TMZ.com was the first to report the story on Monday.
Leopoldo was apprehended without incident in a strip mall parking lot in Tustin by two plain-clothes officers patrolling the area.
"He was wearing a Long Beach jumpsuit uniform similar to what they use in raids and stuff like that," said Professional Standards Officer Sgt. Jeff Blair. "It had patches on the shoulders. It had a badge in the front and the word ‘Police' across the back, except he was wearing flip-flops and playing with a yo-yo. The undercover officers felt that was strange activity because we didn't have any notification of any outside police activity in the city."
Blair said Leopoldo did not try to identify himself as a police officer and gave conflicting information regarding how he had gotten the uniform. A search of the car, which was not owned by Leopoldo, produced a backpack containing a glass pipe "commonly used to smoke methamphetamine" and a baggie containing "a small amount" of the drug.
Leopoldo was held on $20,000 bail at the Intake/Release Center in Orange County, Calif., and later released.
Leopoldo was later charged with a misdemeanor for possession of marijuana, which was also found in the vehicle, according to Orange County District Attorney spokesman Farrah Emami. Leopoldo was not charged with possession of methamphetamine, as it could not be proven that the drug belonged to the fighter, Emami told Sherdog.com on May 7. Leopoldo was also charged with two misdemeanors for “petty theft of lost property” and “possession of controlled substance paraphernalia,” according to court documents.
Entering the arena carrying a wooden cross on his back, Leopoldo (10-7-1) made an indelible impression on fans in his MMA debut against Royce Gracie at UFC 3 in September 1994. Gracie submitted Leopoldo with an armbar in 4:40, but was put through his paces by the tough, ponytailed Hawaiian and forced to withdraw from the remainder of the tournament.
The performance launched the tattooed-covered fighter’s up-and-down career in the sport, which was highlighted by victories over Japanese legend Kazushi Sakuraba in 1996 and David "Tank" Abbott at UFC 43 in 2003. Leopoldo holds losses to Ken Shamrock (twice), Tsuyoshi Kohsaka, and Ikuhisa Minowa.
In his last bout, Leopoldo was stopped by Wes Sims (20-11-1, 2 NC) in 3:21 at an Extreme Wars event in October 2006 in Hawaii.
The 41-year-old fighter is no stranger to drugs.
Leopoldo was suspended by the Nevada State Athletic Commission for six months in 2004 after he admitted to taking the anabolic steroid stanozolol, as well as the stimulants phenylpropanolamine, ephedrine and pseudoephedrine. Leopoldo subsequently failed a pre-fight steroids test administered by the California State Athletic Commission in 2006, prior to a proposed bout against Bas Rutten in the World Fighting Alliance.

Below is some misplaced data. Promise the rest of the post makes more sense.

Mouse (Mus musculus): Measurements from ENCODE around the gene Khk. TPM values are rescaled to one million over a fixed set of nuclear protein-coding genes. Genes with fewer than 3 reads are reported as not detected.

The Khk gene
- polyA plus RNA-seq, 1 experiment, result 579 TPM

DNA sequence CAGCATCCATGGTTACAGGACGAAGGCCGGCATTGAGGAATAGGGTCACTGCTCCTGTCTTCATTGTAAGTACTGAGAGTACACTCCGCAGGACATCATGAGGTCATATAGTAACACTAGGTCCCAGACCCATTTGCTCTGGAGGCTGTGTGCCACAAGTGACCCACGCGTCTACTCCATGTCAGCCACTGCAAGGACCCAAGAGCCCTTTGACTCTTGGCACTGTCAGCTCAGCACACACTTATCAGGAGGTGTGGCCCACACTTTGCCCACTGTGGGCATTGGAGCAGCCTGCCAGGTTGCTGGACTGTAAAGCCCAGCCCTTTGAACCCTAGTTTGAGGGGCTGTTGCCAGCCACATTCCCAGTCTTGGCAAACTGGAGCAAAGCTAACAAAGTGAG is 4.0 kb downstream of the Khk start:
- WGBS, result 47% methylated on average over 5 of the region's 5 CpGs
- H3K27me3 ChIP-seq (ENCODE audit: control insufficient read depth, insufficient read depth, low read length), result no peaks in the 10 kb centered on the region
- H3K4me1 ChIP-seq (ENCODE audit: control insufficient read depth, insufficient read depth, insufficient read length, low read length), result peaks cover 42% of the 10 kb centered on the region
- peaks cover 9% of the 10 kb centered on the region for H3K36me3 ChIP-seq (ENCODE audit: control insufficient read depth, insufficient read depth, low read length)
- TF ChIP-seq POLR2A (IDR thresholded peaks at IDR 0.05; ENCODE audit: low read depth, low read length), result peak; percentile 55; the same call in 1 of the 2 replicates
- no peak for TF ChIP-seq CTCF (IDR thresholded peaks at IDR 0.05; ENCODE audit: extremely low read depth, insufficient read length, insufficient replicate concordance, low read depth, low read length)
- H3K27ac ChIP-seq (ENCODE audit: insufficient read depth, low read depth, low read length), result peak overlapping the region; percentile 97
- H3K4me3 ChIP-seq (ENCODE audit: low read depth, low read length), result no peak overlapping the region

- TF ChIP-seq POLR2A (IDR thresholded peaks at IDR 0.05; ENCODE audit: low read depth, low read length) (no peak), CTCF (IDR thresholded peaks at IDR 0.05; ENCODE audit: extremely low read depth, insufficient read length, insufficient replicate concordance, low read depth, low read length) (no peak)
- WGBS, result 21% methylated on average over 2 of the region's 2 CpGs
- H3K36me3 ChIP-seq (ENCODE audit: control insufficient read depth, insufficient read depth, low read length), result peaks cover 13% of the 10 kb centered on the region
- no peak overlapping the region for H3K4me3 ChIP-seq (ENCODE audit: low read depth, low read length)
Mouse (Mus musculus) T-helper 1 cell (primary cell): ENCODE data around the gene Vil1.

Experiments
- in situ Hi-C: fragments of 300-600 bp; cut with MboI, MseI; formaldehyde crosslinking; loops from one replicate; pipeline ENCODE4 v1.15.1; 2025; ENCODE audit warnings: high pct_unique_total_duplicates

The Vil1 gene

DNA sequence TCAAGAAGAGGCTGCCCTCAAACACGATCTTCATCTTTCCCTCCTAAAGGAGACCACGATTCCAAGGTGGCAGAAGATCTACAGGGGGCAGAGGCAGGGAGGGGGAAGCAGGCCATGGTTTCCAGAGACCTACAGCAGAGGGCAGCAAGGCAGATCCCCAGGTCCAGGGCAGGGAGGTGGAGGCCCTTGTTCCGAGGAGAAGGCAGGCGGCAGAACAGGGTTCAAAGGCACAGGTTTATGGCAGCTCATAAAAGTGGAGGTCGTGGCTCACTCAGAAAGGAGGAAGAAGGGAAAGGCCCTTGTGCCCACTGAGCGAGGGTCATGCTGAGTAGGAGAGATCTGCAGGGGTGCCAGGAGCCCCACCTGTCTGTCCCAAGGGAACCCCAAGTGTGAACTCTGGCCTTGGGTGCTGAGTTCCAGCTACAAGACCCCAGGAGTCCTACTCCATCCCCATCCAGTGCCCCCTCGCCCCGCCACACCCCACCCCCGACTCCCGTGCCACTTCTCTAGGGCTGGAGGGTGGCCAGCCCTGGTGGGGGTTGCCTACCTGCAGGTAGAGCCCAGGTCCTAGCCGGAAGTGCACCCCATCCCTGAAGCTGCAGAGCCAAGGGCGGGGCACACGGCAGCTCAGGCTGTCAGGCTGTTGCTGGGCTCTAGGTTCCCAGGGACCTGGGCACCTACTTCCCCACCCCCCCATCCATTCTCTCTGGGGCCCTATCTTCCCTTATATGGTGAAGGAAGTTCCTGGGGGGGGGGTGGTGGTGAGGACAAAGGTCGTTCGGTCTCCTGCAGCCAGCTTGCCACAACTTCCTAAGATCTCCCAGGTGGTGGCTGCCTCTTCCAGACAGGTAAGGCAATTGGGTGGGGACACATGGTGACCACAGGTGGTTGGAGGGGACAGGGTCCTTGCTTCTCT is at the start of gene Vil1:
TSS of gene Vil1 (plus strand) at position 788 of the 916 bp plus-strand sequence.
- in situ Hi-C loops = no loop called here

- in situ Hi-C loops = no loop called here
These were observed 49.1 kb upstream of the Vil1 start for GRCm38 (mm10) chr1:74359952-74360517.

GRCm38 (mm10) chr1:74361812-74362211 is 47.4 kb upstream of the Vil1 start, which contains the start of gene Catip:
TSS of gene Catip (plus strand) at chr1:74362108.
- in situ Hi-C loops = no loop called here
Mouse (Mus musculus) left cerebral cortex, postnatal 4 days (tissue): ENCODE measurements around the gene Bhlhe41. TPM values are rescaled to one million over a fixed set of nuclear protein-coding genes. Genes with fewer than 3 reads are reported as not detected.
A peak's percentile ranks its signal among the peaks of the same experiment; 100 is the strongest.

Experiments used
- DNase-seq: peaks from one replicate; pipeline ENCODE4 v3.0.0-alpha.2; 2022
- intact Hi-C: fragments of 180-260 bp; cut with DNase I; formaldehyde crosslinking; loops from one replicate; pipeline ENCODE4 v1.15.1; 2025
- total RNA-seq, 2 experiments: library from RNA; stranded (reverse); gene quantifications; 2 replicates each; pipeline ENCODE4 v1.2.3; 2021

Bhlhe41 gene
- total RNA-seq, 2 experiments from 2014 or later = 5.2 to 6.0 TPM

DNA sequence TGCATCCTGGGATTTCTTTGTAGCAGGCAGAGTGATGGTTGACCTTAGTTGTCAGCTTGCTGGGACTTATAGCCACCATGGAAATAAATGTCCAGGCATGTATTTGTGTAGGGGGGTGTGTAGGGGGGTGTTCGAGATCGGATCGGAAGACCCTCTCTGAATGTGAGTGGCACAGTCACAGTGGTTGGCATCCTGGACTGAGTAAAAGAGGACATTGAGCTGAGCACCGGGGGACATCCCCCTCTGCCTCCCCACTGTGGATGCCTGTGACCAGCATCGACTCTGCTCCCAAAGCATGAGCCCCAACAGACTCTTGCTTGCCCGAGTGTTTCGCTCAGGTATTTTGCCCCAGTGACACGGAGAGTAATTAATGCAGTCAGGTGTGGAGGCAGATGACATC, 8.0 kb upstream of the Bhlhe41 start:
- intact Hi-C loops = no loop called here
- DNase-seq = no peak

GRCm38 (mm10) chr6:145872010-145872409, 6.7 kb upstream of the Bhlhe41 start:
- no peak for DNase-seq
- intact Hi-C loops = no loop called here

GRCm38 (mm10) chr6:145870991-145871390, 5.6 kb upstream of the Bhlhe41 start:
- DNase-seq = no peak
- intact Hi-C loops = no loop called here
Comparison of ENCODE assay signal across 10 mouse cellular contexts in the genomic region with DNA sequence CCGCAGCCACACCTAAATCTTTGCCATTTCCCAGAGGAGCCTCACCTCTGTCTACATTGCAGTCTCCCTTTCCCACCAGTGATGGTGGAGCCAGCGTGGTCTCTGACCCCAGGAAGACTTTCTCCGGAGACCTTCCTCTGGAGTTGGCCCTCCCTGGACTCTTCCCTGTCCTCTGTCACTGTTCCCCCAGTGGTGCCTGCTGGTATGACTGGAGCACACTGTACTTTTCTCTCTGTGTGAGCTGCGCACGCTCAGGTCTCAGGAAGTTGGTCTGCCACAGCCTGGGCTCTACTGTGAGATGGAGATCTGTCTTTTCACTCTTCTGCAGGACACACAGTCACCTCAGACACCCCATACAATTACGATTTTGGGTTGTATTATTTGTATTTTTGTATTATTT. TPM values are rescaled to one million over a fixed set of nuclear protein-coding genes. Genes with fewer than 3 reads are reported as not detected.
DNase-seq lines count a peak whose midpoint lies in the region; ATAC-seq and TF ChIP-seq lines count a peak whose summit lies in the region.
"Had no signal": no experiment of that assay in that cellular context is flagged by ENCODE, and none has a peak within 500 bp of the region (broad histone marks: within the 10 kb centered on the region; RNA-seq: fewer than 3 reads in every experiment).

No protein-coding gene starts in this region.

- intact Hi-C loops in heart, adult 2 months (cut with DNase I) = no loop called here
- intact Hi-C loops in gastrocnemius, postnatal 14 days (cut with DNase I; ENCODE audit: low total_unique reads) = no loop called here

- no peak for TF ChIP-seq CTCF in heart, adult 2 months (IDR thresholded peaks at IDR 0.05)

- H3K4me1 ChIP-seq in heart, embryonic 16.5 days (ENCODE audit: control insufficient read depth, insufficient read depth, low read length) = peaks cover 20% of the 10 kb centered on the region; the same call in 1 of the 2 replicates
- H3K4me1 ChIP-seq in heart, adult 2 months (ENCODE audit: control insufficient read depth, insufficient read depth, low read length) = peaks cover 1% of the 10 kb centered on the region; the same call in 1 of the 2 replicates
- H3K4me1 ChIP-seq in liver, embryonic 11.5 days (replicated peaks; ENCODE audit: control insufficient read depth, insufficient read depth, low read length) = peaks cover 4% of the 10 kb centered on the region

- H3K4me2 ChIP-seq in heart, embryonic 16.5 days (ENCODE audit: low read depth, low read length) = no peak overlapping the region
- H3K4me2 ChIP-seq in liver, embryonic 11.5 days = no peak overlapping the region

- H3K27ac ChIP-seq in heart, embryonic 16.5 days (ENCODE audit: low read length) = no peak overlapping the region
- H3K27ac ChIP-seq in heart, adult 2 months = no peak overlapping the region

Leopoldo’s arrest won’t bode well in his bid to become the new Executive Officer of the CSAC, a position that was vacated by Armando Garcia last November.
In his application letter to the Dept. of Consumer Affairs in January, Leopoldo warned about the dangers of drug use.
“I can honestly tell any fighter that tries to use steroids or any other illegal substance that those substances are more of a crutch that will harm their ability to succeed in the industry than an asset that will assist them in moving forward in the industry,” wrote Leopoldo.
This article was revised according to the following correction:
Correction: May 13, 2009
In a Feb. 17, 2009, article titled "Update: Leopoldo Arrested for Methamphetamine," Sherdog reported that UFC veteran Kimo Leopoldo had been arrested "for two felony charges of possession of a controlled substance and possession of stolen property." The article stated that "Leopoldo tested positive for methamphetamine at the Tustin Police Department station" and that "a search of the fighter's car" produced "a baggie containing 'a small amount' of the drug." Sherdog's reporting on the matter was based upon a diligent and thorough investigation consistent with the highest journalistic standards, and the referenced information was obtained directly from police sources named in the story. However, Sherdog has since been advised that the information provided to Sherdog by those sources may have been erroneous. Sherdog is now informed that Leopoldo did not test positive for methamphetamine. Sherdog is also now informed that although methamphetamine was found in the car, Leopoldo was not the owner of the vehicle. Accordingly, Leopoldo has been charged only with possession of marijuana.
Update: Feb. 17, 2009
This article was updated at 11:35 a.m. EST with additional information regarding Leopoldo's arrest.